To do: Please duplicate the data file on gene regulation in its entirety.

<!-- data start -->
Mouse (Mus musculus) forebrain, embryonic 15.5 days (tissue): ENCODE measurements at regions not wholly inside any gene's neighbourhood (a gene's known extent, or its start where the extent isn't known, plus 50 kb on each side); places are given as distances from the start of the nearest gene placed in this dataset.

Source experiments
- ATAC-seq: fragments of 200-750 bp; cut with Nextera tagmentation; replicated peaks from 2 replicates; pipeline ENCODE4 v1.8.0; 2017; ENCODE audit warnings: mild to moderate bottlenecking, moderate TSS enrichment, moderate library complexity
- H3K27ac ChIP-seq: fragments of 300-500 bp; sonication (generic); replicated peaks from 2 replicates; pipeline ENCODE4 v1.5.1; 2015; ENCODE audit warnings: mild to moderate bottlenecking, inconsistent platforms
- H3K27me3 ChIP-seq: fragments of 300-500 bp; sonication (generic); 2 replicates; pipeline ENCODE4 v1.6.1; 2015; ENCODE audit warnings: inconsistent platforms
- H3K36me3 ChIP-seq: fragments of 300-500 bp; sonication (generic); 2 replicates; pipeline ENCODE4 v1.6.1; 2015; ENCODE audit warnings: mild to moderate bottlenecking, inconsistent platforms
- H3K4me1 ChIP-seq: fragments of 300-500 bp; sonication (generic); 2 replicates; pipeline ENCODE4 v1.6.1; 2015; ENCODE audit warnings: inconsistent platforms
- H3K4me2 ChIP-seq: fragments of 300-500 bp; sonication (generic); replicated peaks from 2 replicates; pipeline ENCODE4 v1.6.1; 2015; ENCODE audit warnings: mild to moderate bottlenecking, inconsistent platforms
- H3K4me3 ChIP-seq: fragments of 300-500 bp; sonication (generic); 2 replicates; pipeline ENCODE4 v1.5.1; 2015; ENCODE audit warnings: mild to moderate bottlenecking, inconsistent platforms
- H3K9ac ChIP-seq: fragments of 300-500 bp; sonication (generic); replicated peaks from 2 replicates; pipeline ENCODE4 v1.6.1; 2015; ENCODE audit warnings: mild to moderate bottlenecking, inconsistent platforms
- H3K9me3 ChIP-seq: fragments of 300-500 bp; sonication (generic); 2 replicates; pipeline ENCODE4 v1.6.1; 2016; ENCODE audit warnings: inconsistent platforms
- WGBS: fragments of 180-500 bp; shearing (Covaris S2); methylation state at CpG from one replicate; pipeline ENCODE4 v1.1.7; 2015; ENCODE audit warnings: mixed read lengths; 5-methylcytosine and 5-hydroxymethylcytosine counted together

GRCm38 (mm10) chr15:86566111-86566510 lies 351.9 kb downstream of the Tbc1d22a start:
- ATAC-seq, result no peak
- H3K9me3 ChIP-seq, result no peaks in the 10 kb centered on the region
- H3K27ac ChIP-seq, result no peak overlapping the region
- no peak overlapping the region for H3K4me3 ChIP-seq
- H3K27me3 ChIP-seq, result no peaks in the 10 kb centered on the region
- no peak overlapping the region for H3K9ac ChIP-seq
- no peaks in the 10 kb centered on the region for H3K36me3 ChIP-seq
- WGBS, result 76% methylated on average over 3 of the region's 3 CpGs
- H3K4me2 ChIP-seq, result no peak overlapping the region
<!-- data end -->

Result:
Mouse (Mus musculus) forebrain, embryonic 15.5 days (tissue): ENCODE measurements at regions not wholly inside any gene's neighbourhood (a gene's known extent, or its start where the extent isn't known, plus 50 kb on each side); places are given as distances from the start of the nearest gene placed in this dataset.

Source experiments
- ATAC-seq: fragments of 200-750 bp; cut with Nextera tagmentation; replicated peaks from 2 replicates; pipeline ENCODE4 v1.8.0; 2017; ENCODE audit warnings: mild to moderate bottlenecking, moderate TSS enrichment, moderate library complexity
- H3K27ac ChIP-seq: fragments of 300-500 bp; sonication (generic); replicated peaks from 2 replicates; pipeline ENCODE4 v1.5.1; 2015; ENCODE audit warnings: mild to moderate bottlenecking, inconsistent platforms
- H3K27me3 ChIP-seq: fragments of 300-500 bp; sonication (generic); 2 replicates; pipeline ENCODE4 v1.6.1; 2015; ENCODE audit warnings: inconsistent platforms
- H3K36me3 ChIP-seq: fragments of 300-500 bp; sonication (generic); 2 replicates; pipeline ENCODE4 v1.6.1; 2015; ENCODE audit warnings: mild to moderate bottlenecking, inconsistent platforms
- H3K4me1 ChIP-seq: fragments of 300-500 bp; sonication (generic); 2 replicates; pipeline ENCODE4 v1.6.1; 2015; ENCODE audit warnings: inconsistent platforms
- H3K4me2 ChIP-seq: fragments of 300-500 bp; sonication (generic); replicated peaks from 2 replicates; pipeline ENCODE4 v1.6.1; 2015; ENCODE audit warnings: mild to moderate bottlenecking, inconsistent platforms
- H3K4me3 ChIP-seq: fragments of 300-500 bp; sonication (generic); 2 replicates; pipeline ENCODE4 v1.5.1; 2015; ENCODE audit warnings: mild to moderate bottlenecking, inconsistent platforms
- H3K9ac ChIP-seq: fragments of 300-500 bp; sonication (generic); replicated peaks from 2 replicates; pipeline ENCODE4 v1.6.1; 2015; ENCODE audit warnings: mild to moderate bottlenecking, inconsistent platforms
- H3K9me3 ChIP-seq: fragments of 300-500 bp; sonication (generic); 2 replicates; pipeline ENCODE4 v1.6.1; 2016; ENCODE audit warnings: inconsistent platforms
- WGBS: fragments of 180-500 bp; shearing (Covaris S2); methylation state at CpG from one replicate; pipeline ENCODE4 v1.1.7; 2015; ENCODE audit warnings: mixed read lengths; 5-methylcytosine and 5-hydroxymethylcytosine counted together

GRCm38 (mm10) chr15:86566111-86566510 lies 351.9 kb downstream of the Tbc1d22a start:
- ATAC-seq, result no peak
- H3K9me3 ChIP-seq, result no peaks in the 10 kb centered on the region
- H3K27ac ChIP-seq, result no peak overlapping the region
- no peak overlapping the region for H3K4me3 ChIP-seq
- H3K27me3 ChIP-seq, result no peaks in the 10 kb centered on the region
- no peak overlapping the region for H3K9ac ChIP-seq
- no peaks in the 10 kb centered on the region for H3K36me3 ChIP-seq
- WGBS, result 76% methylated on average over 3 of the region's 3 CpGs
- H3K4me2 ChIP-seq, result no peak overlapping the region